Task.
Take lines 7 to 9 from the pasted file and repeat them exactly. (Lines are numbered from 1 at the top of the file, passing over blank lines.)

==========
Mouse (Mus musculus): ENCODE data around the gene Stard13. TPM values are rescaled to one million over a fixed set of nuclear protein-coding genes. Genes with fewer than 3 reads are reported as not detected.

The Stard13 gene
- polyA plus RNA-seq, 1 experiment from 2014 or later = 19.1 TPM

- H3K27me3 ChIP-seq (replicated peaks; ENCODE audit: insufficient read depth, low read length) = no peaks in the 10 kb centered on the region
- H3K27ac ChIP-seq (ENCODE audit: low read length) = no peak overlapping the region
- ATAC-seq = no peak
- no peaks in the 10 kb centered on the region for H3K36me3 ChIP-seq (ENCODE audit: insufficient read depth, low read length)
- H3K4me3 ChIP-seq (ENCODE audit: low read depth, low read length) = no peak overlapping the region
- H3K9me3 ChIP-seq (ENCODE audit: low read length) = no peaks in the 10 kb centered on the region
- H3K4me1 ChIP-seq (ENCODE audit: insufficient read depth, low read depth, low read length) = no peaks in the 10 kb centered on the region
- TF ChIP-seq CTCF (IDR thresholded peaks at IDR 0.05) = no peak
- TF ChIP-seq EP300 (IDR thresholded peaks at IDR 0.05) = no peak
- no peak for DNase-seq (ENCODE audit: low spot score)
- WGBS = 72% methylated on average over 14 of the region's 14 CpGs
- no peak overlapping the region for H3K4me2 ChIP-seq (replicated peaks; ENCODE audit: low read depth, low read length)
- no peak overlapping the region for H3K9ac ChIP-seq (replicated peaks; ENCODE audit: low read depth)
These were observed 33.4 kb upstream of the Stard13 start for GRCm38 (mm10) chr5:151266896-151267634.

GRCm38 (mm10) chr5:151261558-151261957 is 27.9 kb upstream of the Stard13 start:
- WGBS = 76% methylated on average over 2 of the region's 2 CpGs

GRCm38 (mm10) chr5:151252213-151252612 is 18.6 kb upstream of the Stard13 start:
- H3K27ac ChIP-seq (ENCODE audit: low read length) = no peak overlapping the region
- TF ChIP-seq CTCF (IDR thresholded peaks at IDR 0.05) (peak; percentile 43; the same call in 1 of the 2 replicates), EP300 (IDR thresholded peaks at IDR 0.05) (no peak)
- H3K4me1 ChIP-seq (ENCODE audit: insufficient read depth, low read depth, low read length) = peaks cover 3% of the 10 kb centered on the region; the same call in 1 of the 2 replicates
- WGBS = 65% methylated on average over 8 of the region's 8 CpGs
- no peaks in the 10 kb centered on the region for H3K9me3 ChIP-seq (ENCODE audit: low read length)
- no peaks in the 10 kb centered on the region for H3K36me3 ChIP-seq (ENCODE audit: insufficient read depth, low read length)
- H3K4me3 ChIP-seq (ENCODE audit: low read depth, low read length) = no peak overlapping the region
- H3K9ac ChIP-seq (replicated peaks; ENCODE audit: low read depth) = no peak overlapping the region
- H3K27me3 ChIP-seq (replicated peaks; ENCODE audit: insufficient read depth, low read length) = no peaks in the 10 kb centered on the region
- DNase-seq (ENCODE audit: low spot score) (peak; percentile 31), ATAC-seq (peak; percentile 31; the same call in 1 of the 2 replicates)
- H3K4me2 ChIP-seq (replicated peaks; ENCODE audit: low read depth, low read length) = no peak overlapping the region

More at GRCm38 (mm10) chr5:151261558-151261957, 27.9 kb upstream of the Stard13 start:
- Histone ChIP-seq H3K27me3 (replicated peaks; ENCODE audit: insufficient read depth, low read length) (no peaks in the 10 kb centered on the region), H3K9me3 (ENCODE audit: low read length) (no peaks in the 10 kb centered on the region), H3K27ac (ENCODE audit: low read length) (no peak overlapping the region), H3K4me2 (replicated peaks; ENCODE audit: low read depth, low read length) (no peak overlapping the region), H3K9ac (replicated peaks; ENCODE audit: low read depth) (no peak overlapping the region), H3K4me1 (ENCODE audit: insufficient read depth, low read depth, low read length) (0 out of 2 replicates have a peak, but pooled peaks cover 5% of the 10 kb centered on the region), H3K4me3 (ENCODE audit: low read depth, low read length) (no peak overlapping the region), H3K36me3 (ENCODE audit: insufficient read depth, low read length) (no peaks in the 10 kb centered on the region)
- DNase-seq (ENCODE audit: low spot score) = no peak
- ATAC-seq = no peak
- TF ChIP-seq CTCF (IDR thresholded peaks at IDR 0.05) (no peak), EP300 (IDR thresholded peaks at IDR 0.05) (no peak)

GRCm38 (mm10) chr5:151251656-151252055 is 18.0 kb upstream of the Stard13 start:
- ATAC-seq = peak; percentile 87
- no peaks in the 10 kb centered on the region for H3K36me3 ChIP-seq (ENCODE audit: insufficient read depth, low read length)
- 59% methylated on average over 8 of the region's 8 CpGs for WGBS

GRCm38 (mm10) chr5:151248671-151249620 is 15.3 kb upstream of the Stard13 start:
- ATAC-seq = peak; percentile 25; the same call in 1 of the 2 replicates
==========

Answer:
- no peaks in the 10 kb centered on the region for H3K36me3 ChIP-seq (ENCODE audit: insufficient read depth, low read length)
- H3K4me3 ChIP-seq (ENCODE audit: low read depth, low read length) = no peak overlapping the region
- H3K9me3 ChIP-seq (ENCODE audit: low read length) = no peaks in the 10 kb centered on the region